Fauna & Flora International (FFI), along with WWF and IUCN, has been working with the Aluminium Stewardship Initiative (ASI) since 2014 to produce a standard to certify responsible aluminium production. We understood the goal of the process was to ensure the production of aluminum – including mining for the industry’s raw material, bauxite – did not harm the natural ecosystems that support wildlife and human wellbeing.
Regrettably, the current version of the ASI Standard falls well short of these objectives and bears little resemblance to the global best practice objectives towards which FFI believed it was working.
Despite NGO objections, ASI has chosen to delay the changes to the biodiversity section of its standard (which relates to mining operations within or immediately adjacent to protected areas) until the next major review, which is not due until 2021. In practice this means that damaging mining operations could be developed in, or expanded into, protected areas, including World Heritage sites, yet the aluminium subsequently extracted would still be certified as ‘responsible.’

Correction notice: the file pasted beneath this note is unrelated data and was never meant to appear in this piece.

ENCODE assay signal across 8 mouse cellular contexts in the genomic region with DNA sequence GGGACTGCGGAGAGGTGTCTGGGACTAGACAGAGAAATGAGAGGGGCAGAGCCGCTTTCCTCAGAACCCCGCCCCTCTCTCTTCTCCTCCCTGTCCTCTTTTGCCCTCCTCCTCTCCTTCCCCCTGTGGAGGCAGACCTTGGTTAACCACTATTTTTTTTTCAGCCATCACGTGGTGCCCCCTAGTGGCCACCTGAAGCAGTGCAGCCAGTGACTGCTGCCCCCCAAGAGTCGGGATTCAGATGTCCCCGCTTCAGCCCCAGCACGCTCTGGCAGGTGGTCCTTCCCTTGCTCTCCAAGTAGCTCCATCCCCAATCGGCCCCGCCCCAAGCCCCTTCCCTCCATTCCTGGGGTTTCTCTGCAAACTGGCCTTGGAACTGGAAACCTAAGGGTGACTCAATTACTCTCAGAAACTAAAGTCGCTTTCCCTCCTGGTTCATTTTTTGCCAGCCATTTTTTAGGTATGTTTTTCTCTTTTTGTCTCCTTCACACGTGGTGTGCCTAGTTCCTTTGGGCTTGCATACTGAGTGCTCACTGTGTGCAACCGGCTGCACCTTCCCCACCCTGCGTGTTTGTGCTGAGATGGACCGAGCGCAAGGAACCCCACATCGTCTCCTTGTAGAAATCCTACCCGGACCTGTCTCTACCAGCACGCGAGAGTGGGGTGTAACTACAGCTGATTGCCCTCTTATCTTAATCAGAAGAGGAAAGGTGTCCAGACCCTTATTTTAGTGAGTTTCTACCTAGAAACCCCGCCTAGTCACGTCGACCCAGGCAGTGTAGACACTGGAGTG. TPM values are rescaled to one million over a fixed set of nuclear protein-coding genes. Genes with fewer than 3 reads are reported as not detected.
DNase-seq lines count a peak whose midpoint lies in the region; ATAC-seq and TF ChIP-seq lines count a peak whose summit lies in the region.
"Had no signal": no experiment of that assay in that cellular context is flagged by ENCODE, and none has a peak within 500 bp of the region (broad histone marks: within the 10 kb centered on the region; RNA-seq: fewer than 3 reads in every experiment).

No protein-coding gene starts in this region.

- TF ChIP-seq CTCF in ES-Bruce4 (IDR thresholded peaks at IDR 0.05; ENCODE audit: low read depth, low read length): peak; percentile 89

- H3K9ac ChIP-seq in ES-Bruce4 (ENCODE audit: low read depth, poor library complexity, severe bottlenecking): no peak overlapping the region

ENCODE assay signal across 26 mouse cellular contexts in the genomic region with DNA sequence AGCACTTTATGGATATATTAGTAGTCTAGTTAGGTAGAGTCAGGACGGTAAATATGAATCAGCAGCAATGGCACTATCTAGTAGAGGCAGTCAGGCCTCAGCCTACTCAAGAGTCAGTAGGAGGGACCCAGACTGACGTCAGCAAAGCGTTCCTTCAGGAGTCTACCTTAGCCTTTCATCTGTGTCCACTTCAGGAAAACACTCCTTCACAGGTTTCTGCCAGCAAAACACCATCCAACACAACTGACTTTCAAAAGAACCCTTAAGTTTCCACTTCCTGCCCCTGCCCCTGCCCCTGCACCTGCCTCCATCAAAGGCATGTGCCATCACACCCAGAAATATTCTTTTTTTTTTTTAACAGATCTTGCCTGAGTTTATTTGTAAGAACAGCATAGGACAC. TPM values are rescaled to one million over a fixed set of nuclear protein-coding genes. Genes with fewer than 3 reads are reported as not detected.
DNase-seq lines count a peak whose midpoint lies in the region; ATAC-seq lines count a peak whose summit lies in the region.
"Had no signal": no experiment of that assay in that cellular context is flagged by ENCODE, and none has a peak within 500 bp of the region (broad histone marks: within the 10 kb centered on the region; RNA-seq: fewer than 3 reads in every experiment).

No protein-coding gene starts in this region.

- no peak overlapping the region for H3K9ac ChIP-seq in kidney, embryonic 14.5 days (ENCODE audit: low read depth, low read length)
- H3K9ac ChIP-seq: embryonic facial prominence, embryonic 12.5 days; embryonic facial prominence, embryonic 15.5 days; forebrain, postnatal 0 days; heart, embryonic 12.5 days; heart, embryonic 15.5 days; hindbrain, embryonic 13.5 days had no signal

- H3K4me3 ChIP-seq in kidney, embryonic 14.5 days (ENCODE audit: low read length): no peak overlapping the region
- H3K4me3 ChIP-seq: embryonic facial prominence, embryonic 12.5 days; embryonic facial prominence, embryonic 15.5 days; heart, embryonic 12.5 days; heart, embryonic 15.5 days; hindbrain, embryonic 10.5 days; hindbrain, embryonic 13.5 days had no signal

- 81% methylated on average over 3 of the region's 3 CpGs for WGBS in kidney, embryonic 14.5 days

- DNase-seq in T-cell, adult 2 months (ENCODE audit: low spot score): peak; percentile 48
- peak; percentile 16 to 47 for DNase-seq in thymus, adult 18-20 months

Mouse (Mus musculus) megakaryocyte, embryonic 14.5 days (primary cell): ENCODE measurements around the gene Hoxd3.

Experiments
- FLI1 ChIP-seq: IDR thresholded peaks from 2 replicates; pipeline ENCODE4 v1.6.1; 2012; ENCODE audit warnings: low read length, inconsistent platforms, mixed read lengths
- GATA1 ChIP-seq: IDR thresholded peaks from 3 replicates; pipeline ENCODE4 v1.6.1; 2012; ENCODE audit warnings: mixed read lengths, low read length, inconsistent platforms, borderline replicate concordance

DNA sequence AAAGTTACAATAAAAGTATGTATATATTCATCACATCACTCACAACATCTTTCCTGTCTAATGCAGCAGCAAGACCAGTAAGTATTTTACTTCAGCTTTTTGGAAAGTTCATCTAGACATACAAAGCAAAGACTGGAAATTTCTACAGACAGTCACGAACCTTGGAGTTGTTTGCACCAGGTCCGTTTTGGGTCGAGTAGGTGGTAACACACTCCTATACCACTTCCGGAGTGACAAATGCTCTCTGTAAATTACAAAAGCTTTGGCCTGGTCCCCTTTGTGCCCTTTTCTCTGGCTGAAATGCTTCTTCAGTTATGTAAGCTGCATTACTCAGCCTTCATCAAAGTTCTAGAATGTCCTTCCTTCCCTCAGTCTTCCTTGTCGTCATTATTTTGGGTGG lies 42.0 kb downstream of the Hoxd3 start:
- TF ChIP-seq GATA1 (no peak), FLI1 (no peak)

Given this loss of integrity, and in particular the decision to delay a decision on incorporating ‘no impact’ rules on mining in and adjacent to protected areas, FFI has been left with no choice but to withhold its approval for the current ASI standards.
We are extremely concerned that this flawed certification programme is now being rolled out despite the absence of these critical protections. Not only could this have devastating impacts for our planet, it also risks misleading consumers who believe that they are purchasing environmentally responsible products. This is illustrated by a recent article in the Financial Times, which states that Rio Tinto will be supplying ‘ethical’ aluminium for NespressoTM pods. Although Rio Tinto has indeed been certified according to the ASI Standard, without the critical wildlife and ecosystem protection recommended by the NGO community, the current standards cannot guarantee responsible aluminium by any definition of the term.
As a result, products that have been, or will in the future be, certified as containing responsible aluminum under the ASI standards, cannot be guaranteed to provide adequate protection for the environment. In light of these failures we are also concerned by the suggestion that certified aluminium may eventually command a market premium on the basis of a flawed standard.
We hope that ASI will halt the roll out of the certification programme and revise its governance procedures so that we can return to the table, agree best practice and implement the necessary changes.